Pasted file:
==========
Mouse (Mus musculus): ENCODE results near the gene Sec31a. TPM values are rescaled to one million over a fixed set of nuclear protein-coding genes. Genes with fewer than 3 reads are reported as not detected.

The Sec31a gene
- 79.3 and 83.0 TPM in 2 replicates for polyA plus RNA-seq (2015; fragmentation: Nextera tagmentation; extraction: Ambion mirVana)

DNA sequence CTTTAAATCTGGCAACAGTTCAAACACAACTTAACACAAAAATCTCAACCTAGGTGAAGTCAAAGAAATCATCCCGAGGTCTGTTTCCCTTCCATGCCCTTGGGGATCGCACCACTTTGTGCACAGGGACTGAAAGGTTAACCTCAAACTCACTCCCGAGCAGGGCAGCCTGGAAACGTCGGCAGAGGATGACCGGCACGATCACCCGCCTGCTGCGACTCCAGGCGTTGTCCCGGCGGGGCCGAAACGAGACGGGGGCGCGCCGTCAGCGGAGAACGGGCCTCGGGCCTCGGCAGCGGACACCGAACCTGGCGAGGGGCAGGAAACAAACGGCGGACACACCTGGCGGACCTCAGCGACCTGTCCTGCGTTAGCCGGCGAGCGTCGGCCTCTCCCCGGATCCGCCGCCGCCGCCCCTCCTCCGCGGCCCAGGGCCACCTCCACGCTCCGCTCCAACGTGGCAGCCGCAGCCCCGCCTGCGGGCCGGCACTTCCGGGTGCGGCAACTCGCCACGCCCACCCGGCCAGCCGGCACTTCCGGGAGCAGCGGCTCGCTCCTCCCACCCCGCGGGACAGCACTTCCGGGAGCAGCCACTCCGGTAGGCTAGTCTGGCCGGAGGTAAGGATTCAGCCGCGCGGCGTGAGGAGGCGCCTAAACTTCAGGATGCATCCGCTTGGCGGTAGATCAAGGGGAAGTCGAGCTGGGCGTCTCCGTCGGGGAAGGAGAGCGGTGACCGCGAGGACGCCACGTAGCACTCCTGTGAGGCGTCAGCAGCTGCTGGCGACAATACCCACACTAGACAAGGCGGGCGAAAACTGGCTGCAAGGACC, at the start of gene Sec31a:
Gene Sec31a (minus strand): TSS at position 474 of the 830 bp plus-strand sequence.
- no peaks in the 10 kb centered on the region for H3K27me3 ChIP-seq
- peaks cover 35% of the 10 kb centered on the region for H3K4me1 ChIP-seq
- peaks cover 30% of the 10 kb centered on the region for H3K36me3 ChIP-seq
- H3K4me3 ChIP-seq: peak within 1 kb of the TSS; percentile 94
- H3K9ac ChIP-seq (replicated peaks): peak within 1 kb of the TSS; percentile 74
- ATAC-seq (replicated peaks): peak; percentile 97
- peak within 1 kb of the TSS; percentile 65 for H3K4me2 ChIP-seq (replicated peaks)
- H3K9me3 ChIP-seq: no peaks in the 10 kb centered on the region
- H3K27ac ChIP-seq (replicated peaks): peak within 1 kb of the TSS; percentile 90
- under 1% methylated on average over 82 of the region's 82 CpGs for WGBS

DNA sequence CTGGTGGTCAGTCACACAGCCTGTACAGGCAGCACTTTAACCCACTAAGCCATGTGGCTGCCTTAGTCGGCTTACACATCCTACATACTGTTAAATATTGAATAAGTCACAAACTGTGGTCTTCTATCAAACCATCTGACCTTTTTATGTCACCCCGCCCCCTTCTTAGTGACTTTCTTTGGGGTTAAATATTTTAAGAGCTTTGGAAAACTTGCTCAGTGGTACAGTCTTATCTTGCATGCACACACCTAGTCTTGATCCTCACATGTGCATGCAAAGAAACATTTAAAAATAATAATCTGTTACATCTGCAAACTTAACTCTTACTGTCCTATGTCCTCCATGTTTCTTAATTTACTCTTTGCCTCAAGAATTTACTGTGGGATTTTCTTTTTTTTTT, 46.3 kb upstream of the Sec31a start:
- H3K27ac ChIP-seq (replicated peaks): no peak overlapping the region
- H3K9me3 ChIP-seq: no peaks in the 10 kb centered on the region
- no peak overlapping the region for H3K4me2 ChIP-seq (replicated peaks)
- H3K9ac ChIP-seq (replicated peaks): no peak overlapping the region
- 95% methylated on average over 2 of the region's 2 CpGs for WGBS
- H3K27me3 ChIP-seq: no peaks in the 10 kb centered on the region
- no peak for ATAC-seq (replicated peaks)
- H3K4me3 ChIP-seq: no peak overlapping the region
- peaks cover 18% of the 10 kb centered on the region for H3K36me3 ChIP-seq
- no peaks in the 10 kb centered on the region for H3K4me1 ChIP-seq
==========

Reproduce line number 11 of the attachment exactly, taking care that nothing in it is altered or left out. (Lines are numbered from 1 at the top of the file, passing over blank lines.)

- ATAC-seq (replicated peaks): peak; percentile 97